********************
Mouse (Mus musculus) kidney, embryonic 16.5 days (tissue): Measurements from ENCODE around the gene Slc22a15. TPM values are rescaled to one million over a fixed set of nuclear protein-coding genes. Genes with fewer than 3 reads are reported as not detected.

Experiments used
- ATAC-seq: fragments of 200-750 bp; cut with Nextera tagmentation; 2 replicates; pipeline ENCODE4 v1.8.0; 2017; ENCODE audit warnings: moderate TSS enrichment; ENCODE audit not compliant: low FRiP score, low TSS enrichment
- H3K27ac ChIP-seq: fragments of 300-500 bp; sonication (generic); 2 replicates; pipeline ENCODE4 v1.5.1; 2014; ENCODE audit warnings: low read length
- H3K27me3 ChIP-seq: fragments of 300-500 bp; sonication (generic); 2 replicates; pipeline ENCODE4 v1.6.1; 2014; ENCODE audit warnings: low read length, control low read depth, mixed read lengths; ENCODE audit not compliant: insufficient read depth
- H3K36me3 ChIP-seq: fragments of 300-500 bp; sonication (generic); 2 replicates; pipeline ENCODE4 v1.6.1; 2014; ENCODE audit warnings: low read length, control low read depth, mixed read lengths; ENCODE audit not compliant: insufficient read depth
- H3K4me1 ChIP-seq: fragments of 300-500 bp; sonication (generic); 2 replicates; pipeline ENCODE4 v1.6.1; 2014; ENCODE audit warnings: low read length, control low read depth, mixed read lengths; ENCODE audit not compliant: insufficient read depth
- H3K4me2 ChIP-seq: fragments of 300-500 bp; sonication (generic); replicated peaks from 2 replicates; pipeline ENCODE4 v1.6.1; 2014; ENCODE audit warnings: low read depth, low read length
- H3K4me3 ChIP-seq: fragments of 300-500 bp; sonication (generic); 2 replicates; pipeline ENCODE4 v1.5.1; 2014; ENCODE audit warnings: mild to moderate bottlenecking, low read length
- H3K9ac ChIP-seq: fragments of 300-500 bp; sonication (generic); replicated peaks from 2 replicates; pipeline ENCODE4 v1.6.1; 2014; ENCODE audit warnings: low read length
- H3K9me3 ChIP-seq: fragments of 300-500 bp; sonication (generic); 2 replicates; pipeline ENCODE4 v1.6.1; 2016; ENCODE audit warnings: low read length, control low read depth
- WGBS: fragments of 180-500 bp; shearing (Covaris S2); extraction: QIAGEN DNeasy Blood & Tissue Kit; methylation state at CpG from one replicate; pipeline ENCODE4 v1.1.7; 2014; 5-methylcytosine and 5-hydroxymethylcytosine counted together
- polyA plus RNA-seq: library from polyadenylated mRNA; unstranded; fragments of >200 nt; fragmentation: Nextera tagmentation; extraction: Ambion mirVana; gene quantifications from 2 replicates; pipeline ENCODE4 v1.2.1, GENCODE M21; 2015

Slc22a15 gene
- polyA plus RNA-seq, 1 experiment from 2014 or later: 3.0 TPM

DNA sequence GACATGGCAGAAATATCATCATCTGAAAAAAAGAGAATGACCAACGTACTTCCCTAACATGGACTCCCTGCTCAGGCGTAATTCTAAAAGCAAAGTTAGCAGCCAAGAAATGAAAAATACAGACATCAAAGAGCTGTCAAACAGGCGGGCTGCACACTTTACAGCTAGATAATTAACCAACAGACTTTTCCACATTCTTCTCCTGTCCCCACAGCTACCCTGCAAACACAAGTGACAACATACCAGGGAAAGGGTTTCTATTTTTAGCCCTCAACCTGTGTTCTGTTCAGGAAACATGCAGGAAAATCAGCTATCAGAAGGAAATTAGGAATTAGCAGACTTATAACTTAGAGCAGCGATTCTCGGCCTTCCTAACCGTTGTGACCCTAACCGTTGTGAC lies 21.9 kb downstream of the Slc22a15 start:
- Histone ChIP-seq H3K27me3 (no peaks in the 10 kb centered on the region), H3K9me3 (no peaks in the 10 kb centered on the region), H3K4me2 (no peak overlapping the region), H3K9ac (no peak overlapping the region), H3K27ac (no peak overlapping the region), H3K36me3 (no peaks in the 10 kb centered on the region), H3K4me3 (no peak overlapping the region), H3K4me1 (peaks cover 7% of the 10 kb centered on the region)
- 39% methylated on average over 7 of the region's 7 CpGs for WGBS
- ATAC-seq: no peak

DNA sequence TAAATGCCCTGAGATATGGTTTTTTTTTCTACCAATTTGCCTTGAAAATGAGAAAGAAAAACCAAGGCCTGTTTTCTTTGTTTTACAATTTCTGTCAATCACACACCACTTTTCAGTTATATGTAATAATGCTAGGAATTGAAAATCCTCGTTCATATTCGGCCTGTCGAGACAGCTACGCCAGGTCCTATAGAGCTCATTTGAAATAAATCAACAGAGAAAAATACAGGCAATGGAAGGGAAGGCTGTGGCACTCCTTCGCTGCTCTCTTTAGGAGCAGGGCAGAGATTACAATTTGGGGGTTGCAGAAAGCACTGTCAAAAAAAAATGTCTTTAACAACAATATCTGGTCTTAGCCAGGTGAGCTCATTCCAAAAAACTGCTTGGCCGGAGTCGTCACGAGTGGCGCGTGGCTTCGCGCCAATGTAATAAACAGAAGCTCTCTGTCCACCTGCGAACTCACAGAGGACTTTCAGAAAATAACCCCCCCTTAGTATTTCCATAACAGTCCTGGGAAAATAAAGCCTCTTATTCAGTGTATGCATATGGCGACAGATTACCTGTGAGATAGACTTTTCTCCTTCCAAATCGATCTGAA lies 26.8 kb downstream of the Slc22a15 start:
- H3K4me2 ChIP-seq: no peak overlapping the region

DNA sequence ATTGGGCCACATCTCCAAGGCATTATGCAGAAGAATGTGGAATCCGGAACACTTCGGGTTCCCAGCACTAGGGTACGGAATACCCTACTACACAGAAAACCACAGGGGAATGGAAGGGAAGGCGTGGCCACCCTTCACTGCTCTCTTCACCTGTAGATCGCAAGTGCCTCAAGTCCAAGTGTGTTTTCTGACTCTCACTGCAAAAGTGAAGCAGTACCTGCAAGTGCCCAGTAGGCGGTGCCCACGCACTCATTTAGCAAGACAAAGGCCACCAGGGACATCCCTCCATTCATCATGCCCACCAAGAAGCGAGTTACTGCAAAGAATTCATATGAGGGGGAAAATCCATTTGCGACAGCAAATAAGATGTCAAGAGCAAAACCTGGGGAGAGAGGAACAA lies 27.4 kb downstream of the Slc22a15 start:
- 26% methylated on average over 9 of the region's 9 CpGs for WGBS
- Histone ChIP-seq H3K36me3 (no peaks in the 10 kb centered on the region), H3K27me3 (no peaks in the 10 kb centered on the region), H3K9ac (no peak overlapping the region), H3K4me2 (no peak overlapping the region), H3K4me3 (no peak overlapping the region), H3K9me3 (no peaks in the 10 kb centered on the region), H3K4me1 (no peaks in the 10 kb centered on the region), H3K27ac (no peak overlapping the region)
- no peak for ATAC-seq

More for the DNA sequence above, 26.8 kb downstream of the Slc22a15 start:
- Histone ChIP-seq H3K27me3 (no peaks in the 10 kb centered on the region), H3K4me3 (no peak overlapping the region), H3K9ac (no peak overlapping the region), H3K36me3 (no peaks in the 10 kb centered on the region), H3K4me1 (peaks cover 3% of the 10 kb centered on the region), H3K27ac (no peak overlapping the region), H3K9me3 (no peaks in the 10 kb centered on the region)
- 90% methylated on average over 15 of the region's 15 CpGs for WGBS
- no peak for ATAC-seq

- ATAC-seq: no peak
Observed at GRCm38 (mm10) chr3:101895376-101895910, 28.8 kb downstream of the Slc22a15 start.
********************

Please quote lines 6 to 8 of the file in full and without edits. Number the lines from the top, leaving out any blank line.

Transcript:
- H3K36me3 ChIP-seq: fragments of 300-500 bp; sonication (generic); 2 replicates; pipeline ENCODE4 v1.6.1; 2014; ENCODE audit warnings: low read length, control low read depth, mixed read lengths; ENCODE audit not compliant: insufficient read depth
- H3K4me1 ChIP-seq: fragments of 300-500 bp; sonication (generic); 2 replicates; pipeline ENCODE4 v1.6.1; 2014; ENCODE audit warnings: low read length, control low read depth, mixed read lengths; ENCODE audit not compliant: insufficient read depth
- H3K4me2 ChIP-seq: fragments of 300-500 bp; sonication (generic); replicated peaks from 2 replicates; pipeline ENCODE4 v1.6.1; 2014; ENCODE audit warnings: low read depth, low read length